The first thing that you need in order to improve a network is to understand where the bottlenecks are. The connection between powerline adapters are mainly affected by two things: distance and interference. Distance is not how far apart the two outlets are, in reality the distance is based on the amount of electrical cable that connects the two outlets. This means that how far apart two devices are will not be a good indicator of the connection. Regarding interference, a lot of online resources claim that large appliances such as fans and washing machines cause interference that affect powerline adapters. Contrary to those claims, in my research I found that it is much more likely that small electronics with cheap switching power supplies will cause the majority of interference. Minimizing electrical cable distance and removing noise should be the main goal of any powerline network.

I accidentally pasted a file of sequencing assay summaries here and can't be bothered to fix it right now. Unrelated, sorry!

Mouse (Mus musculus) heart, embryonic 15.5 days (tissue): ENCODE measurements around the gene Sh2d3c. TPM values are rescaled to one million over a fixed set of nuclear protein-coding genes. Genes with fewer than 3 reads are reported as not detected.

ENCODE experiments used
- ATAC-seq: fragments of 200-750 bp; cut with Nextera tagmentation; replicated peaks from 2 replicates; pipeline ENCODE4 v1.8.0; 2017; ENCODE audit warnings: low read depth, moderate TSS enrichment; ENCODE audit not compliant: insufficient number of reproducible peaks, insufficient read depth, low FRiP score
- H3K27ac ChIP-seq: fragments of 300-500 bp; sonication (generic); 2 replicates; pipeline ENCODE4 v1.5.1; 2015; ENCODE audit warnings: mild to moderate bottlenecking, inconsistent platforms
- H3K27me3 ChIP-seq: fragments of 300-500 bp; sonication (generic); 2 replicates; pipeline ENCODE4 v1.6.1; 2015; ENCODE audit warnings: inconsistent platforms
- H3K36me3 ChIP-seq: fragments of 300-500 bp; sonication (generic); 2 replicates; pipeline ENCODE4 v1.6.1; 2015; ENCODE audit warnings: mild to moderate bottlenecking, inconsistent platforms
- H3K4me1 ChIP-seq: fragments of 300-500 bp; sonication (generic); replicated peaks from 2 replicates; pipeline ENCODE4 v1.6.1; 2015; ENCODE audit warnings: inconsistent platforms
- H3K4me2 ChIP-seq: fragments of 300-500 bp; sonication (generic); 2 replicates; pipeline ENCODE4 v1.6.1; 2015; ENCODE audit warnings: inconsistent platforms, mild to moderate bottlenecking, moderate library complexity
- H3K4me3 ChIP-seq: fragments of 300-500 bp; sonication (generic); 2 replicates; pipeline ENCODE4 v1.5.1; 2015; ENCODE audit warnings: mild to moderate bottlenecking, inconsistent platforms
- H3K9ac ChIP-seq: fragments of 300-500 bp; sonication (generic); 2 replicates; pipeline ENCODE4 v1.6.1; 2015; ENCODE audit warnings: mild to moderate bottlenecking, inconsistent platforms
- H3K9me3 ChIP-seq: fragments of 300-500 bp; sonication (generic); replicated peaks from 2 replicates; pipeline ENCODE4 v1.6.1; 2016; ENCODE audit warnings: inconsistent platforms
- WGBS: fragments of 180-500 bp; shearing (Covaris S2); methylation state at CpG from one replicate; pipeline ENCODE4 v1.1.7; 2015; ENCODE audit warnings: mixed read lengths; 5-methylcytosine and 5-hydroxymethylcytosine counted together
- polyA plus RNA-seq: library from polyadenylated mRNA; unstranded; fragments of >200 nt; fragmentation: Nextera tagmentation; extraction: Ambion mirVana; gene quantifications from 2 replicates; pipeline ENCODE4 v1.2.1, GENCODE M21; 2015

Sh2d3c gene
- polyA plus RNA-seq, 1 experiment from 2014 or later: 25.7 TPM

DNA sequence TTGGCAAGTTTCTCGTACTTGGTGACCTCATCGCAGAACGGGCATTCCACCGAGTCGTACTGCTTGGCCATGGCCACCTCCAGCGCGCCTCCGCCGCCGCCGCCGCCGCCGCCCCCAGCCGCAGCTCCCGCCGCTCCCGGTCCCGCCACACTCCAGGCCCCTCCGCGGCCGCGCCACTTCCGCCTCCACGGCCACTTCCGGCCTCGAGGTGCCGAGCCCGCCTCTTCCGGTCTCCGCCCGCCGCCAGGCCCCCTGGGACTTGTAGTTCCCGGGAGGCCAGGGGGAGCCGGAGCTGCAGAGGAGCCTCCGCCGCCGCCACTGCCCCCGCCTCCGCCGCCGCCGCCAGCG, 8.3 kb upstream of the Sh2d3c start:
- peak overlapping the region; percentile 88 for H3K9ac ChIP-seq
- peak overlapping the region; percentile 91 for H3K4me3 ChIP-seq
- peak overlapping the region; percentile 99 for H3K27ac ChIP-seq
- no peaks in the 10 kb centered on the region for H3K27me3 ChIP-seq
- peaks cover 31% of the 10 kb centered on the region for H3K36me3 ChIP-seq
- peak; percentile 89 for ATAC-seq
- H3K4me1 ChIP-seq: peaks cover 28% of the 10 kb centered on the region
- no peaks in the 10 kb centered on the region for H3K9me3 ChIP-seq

It is important to find out exactly how strong the connection is between each device. As I mentioned previously, all of the indicators on my adapters are green. The range of acceptable speeds for a green light seems to be any speed that holds a connection. Thankfully there is a tool provided by D-Link that allows a laptop to connect and configure these devices over the network. This gives a much more accurate view compared to the red and green indicator lights on the device.
Download the D-Link PLC Utility for Windows . This utility allows you to:
To use this software simply install it onto a laptop. Plug the laptop directly into one of the powerline adapters that is connected to the wall using an ethernet cable. Hitting refresh in the software shows all of the powerline adapters within your network. The lines connecting each adapter shows the connection speed between them. With this data the rest of the network can be accurately configured.